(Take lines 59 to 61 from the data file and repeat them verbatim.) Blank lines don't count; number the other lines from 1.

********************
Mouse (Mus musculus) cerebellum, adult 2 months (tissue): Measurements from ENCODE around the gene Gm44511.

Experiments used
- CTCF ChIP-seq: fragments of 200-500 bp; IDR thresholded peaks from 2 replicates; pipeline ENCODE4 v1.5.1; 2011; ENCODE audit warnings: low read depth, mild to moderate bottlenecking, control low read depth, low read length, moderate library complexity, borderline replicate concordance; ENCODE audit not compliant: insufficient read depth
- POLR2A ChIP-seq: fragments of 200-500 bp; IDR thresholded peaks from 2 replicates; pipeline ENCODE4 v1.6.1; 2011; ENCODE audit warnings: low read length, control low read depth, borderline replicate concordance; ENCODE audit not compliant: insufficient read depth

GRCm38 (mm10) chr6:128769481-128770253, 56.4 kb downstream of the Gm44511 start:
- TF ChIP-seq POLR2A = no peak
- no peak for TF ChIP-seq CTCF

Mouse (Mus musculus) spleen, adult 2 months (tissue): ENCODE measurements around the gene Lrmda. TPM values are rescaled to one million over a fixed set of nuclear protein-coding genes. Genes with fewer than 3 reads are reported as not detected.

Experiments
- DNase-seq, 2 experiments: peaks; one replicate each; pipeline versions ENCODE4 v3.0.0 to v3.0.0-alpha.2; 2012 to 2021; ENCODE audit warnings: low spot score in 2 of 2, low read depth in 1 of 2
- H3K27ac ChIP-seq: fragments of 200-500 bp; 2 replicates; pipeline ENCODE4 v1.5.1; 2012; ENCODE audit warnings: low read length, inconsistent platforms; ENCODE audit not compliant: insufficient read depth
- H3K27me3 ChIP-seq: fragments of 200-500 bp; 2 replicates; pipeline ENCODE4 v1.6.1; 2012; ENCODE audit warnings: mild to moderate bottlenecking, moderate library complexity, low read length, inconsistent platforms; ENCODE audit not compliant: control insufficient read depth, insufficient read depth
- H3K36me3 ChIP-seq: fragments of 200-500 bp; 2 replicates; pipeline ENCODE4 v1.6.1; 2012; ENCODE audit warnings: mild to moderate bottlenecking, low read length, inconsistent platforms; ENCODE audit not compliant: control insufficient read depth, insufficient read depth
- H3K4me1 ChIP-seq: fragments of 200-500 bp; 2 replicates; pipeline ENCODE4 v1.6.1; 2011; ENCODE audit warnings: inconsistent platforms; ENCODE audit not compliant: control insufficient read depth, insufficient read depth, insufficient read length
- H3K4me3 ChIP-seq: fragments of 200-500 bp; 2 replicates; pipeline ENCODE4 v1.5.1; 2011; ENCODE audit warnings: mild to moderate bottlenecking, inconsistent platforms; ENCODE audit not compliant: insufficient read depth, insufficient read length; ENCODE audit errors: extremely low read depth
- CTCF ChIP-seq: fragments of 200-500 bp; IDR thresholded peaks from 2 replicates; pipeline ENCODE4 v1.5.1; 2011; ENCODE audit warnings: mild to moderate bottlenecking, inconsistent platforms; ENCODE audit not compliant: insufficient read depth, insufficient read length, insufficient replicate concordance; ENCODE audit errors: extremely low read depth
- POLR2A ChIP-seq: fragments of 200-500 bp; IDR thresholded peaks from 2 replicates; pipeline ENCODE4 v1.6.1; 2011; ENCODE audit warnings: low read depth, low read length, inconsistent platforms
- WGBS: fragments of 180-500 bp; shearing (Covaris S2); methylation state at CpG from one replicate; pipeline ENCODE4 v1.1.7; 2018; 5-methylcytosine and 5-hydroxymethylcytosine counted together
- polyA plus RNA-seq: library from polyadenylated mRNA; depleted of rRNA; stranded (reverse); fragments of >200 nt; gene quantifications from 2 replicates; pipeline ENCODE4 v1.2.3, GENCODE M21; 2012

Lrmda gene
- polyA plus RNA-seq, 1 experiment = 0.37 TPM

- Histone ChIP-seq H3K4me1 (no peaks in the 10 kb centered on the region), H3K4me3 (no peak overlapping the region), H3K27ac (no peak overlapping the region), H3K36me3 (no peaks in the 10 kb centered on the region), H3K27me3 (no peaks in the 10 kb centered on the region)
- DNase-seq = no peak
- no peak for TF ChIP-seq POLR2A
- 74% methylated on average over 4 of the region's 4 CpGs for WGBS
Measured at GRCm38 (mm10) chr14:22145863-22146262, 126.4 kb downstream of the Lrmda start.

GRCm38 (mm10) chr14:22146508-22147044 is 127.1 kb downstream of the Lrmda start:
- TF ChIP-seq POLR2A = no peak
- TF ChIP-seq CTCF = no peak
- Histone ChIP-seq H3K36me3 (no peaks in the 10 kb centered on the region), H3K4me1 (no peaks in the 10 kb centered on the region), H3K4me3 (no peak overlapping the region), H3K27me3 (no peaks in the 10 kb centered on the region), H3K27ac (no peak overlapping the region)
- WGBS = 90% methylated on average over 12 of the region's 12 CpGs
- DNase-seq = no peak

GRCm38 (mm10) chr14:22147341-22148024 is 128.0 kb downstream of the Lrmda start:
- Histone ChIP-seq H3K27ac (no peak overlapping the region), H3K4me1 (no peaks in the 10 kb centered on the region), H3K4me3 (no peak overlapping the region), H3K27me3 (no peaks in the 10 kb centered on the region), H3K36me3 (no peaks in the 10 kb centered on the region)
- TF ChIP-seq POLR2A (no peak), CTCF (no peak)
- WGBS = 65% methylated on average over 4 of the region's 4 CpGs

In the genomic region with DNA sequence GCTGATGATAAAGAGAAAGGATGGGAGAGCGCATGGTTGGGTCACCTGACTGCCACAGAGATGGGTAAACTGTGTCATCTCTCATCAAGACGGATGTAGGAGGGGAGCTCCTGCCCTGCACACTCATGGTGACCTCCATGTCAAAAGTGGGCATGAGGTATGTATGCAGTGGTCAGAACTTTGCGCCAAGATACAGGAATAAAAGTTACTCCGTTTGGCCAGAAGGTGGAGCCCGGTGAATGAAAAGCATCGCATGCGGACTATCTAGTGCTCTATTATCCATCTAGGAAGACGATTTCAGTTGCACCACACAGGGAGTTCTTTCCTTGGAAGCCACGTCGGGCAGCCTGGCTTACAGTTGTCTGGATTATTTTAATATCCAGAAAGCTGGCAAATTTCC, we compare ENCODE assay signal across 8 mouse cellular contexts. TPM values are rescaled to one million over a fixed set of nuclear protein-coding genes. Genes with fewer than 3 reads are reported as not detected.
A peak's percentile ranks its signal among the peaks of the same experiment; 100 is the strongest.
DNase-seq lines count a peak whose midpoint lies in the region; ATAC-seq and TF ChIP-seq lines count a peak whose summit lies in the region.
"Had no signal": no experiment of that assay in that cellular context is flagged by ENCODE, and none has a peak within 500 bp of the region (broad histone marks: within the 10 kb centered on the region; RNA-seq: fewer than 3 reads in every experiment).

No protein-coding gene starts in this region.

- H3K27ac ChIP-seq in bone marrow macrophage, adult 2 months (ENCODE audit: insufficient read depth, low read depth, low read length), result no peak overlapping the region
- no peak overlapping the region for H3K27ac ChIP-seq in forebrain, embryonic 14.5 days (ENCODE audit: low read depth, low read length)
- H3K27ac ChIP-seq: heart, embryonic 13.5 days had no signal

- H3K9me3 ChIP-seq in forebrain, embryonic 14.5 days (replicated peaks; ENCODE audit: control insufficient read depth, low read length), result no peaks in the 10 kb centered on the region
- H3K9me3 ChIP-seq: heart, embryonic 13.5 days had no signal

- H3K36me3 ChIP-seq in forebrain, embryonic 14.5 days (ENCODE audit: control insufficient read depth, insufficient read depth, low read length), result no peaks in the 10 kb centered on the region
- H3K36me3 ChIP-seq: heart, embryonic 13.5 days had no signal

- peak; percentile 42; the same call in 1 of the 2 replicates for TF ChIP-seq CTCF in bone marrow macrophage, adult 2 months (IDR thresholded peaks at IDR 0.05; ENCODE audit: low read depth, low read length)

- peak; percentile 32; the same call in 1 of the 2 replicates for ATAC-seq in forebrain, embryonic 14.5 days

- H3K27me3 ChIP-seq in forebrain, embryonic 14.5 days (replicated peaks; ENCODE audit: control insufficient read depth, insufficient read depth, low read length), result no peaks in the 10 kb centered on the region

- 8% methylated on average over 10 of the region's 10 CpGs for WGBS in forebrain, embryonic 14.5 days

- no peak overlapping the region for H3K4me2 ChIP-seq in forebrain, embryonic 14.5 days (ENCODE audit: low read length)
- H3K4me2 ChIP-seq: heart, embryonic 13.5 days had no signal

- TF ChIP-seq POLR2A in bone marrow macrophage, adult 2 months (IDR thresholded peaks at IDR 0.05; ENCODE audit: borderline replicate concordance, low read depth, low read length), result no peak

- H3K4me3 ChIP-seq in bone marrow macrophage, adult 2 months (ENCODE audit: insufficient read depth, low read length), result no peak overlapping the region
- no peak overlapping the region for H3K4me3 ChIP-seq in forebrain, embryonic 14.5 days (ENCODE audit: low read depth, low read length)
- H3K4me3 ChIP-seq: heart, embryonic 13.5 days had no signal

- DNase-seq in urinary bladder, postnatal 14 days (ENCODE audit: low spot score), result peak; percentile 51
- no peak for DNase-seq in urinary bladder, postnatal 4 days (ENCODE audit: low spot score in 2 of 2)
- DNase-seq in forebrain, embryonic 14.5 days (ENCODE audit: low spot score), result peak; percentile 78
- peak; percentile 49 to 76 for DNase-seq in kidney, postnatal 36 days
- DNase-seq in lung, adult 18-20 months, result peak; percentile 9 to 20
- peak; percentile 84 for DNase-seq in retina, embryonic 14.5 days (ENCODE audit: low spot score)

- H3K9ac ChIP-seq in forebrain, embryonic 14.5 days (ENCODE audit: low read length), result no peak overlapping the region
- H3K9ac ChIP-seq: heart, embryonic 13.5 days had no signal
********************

- DNase-seq in urinary bladder, postnatal 14 days (ENCODE audit: low spot score), result peak; percentile 51
- no peak for DNase-seq in urinary bladder, postnatal 4 days (ENCODE audit: low spot score in 2 of 2)
- DNase-seq in forebrain, embryonic 14.5 days (ENCODE audit: low spot score), result peak; percentile 78